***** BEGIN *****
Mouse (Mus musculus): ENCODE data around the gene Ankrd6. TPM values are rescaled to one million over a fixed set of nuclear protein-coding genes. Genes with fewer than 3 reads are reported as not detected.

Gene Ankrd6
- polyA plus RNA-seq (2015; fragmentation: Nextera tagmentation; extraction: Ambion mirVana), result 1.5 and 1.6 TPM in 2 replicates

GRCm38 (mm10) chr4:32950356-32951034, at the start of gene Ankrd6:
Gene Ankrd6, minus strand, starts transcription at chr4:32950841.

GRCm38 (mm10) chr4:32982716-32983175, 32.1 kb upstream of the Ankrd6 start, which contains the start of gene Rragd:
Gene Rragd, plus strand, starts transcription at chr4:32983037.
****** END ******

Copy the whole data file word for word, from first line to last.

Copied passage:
Mouse (Mus musculus): ENCODE data around the gene Ankrd6. TPM values are rescaled to one million over a fixed set of nuclear protein-coding genes. Genes with fewer than 3 reads are reported as not detected.

Gene Ankrd6
- polyA plus RNA-seq (2015; fragmentation: Nextera tagmentation; extraction: Ambion mirVana), result 1.5 and 1.6 TPM in 2 replicates

GRCm38 (mm10) chr4:32950356-32951034, at the start of gene Ankrd6:
Gene Ankrd6, minus strand, starts transcription at chr4:32950841.

GRCm38 (mm10) chr4:32982716-32983175, 32.1 kb upstream of the Ankrd6 start, which contains the start of gene Rragd:
Gene Rragd, plus strand, starts transcription at chr4:32983037.